The news of the death of the Venezuelan President Hugo Chavez reminds me how ephemeral human life is. Although he was a controversial figure, this fact pales in comparison to the reality that he is now deceased. I extend my condolences to his family and pray God gives them the fortitude to bear the loss of their loved one.
President Chavez’s death has garnered mixed reactions in the United States. According to Rep. Mike Rogers (R-Mich), the chairman of the House committee on intelligence, President Chavez was a destabilizing force in Latin America, and an obstacle to progress in the region. In an interview with CNN today, Rogers said “I hope his death provides an opportunity for a new chapter in US-Venezuelan relations.”
Although relations between Venezuela and the United States have been somewhat turbulent over the years, not all political leaders share Roger’s sentiment. Former United States President Jimmy Carter said that President Chavez “will be remembered for his bold assertion of autonomy and independence for Latin American governments.” Yet, only the people of Venezuela, who overwhelming supported him, can truly portray the extent of his leadership and impact on their country.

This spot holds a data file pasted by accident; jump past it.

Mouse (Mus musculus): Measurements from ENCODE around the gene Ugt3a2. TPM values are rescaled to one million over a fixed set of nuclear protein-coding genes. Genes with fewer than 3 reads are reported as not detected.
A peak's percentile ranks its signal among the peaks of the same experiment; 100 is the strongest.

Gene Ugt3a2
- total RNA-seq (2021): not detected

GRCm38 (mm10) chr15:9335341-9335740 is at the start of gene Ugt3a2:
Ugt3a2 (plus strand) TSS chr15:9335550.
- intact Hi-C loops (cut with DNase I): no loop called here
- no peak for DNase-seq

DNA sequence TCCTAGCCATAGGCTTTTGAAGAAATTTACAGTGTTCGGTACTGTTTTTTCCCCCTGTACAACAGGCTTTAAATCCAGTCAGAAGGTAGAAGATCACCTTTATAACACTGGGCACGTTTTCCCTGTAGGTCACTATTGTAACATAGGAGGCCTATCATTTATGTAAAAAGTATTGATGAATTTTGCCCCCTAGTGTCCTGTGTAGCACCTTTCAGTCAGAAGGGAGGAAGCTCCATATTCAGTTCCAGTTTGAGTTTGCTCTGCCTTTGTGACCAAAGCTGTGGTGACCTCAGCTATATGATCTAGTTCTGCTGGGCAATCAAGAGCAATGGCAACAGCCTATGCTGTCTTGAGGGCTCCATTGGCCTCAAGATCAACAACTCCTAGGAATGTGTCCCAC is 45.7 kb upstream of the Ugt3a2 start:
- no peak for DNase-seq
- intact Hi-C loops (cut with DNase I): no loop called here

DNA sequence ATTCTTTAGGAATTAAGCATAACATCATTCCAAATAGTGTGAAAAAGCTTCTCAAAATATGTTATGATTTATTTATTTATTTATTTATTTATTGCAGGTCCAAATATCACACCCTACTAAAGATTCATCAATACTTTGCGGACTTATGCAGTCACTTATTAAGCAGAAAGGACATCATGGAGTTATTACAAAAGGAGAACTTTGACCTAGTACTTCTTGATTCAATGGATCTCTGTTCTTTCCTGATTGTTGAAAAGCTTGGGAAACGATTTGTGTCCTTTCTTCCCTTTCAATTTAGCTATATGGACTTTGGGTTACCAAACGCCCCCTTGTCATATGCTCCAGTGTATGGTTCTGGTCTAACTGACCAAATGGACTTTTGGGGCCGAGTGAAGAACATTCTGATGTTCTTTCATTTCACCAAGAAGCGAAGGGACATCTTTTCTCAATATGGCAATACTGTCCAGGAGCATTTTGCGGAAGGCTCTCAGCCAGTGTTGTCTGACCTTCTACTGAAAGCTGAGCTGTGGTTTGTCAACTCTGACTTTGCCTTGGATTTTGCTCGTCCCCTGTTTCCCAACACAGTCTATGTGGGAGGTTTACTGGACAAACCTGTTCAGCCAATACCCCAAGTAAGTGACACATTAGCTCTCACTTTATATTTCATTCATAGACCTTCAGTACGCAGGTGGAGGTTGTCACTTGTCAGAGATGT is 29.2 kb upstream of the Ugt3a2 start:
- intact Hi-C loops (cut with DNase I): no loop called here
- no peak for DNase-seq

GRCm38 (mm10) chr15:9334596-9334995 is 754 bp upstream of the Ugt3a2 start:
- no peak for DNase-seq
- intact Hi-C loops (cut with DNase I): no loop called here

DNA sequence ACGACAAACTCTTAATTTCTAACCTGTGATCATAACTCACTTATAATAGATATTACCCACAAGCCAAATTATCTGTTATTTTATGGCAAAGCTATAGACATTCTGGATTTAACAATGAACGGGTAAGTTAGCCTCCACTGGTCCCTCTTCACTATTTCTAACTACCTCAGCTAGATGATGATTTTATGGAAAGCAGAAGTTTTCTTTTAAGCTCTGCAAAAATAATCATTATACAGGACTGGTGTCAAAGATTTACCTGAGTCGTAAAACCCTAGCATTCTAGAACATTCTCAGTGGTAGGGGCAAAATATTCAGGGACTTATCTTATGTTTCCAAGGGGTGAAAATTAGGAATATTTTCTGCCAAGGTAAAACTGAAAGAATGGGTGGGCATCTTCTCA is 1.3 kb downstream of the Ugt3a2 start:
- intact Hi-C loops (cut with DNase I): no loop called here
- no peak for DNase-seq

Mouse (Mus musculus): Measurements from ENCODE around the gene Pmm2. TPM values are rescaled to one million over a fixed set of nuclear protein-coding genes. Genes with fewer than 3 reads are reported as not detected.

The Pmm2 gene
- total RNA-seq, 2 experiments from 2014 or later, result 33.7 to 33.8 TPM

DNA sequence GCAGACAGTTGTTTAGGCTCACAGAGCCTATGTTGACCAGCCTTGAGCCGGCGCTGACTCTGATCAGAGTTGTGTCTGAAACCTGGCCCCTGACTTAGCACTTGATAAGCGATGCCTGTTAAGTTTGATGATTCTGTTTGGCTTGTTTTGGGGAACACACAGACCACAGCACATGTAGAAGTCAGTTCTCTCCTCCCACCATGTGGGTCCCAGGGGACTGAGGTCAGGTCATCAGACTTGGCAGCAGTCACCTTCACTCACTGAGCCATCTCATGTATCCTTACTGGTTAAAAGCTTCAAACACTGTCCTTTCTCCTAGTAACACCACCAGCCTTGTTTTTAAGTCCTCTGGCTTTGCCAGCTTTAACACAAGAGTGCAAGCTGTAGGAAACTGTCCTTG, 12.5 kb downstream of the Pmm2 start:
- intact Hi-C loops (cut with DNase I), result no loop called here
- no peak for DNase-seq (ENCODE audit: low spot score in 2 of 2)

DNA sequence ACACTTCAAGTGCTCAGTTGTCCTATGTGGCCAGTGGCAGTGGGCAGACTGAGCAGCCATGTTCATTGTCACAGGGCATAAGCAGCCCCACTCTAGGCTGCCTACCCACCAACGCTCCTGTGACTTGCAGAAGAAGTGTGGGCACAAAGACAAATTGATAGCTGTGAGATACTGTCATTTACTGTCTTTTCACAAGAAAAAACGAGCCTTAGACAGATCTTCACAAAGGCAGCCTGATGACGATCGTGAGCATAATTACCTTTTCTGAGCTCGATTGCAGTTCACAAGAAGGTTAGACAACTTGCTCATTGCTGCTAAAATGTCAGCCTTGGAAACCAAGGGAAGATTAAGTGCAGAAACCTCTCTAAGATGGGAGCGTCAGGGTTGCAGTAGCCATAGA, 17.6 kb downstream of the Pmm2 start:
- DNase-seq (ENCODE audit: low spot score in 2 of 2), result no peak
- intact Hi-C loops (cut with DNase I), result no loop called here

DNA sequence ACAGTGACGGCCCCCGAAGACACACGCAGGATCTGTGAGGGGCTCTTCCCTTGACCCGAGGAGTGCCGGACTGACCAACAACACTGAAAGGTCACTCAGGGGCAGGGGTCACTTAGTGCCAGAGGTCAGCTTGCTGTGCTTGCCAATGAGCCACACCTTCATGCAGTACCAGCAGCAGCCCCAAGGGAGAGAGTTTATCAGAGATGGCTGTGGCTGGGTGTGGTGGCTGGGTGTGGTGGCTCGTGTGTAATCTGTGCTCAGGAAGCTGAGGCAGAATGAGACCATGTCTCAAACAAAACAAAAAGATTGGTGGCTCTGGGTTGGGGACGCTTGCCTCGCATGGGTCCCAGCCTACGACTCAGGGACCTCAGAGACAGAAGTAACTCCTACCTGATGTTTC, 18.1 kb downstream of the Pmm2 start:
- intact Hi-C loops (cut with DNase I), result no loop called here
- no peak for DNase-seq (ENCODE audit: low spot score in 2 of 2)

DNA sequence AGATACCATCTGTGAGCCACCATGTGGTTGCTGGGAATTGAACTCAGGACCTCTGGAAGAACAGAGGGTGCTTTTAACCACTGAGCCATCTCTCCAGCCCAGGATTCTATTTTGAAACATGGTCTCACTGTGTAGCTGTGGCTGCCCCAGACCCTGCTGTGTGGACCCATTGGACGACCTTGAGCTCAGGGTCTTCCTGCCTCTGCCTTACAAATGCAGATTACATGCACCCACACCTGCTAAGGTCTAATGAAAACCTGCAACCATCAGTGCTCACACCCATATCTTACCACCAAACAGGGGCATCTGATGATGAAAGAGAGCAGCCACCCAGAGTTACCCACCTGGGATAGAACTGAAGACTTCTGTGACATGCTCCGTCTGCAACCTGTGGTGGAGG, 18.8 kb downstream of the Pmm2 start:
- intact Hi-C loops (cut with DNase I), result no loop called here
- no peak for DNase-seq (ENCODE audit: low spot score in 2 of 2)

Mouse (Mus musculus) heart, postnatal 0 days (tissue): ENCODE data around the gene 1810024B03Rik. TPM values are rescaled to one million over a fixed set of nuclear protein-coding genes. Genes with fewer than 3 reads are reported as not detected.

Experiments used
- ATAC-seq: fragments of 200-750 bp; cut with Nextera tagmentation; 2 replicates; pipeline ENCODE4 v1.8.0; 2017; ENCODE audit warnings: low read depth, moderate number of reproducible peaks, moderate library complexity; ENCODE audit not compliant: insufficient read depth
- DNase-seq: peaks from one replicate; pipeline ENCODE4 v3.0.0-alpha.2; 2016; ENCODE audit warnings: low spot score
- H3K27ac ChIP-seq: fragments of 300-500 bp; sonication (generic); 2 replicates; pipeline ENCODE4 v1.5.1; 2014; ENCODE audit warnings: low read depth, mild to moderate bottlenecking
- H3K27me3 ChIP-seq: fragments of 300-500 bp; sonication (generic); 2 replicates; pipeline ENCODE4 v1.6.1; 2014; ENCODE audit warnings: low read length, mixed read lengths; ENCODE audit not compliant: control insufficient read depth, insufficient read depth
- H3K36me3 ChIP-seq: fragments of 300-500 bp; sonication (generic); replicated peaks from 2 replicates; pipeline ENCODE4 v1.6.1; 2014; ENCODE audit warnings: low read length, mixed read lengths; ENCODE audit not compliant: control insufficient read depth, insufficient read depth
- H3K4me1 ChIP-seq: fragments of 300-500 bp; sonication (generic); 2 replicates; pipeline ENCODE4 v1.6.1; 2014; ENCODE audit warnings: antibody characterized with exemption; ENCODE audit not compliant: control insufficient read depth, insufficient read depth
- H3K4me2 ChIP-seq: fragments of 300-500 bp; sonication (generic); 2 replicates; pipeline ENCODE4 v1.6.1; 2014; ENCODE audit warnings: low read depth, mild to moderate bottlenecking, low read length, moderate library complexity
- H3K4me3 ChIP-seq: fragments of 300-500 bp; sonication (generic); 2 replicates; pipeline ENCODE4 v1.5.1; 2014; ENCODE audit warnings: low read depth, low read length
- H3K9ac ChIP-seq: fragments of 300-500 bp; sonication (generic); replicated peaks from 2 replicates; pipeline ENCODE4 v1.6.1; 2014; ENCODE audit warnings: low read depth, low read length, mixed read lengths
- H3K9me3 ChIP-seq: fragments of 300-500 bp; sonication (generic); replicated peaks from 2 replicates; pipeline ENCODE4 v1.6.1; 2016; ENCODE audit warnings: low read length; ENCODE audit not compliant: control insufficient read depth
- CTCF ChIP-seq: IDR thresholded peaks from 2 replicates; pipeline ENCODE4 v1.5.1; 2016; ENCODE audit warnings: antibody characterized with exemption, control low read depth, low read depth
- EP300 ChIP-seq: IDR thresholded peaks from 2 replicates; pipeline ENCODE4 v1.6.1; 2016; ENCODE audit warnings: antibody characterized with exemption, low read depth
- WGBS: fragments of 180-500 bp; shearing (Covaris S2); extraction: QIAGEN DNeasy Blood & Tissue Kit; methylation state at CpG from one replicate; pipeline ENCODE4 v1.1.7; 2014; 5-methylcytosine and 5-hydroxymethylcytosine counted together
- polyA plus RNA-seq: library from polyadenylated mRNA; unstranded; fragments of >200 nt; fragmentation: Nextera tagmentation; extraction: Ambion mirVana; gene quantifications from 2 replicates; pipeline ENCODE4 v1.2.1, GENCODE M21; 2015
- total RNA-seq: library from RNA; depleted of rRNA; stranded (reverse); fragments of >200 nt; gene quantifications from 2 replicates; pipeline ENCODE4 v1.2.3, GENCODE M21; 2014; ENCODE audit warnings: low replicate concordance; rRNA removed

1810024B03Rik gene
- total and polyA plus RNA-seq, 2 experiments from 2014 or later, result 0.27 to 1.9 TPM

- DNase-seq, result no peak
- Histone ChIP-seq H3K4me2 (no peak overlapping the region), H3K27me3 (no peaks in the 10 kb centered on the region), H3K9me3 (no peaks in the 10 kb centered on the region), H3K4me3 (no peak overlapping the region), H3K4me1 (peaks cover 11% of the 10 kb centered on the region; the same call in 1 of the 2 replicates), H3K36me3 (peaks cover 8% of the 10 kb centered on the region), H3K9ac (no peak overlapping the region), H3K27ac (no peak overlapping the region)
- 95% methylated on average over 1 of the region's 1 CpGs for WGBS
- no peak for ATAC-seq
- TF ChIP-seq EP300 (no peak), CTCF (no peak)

Regardless of the varying opinions of our nation’s political leaders, it is my prayer that there will be diplomatic rapprochement between the two countries. However, countries like Venezuela still remember the great offenses that have been perpetrated against them by the West, namely the United States. The distinguished Latin American writer Gabriel García Márquez in his letter to President George W. Bush in 2001 asked “Do you know that between 1824 and 1994 your country carried out 73 invasions in countries of Latin America? The victims were Puerto Rico, Mexico, Nicaragua, Panama, Haiti, Colombia, Cuba, Honduras, the Dominican Republic, the Virgin Islands, El Salvador, Guatemala and Grenada.”
This historical context gives us insight into the political inclinations of some leaders in this part of the world; for them history is a mirror. The Bolivarian Revolution, championed by President Chavez, has grown in prominence across the continent. Venezuela’s involvement in this revolution shows that the death of President Chavez will not in and of itself bring about diplomatic relations between the United States and Venezuela. In order to improve these relations, we not only need to be intentional about crafting a foreign policy that reflects our values of freedom, prosperity and the common good. We also have to address the injustices of the past and even go so far as to rectify them in the future.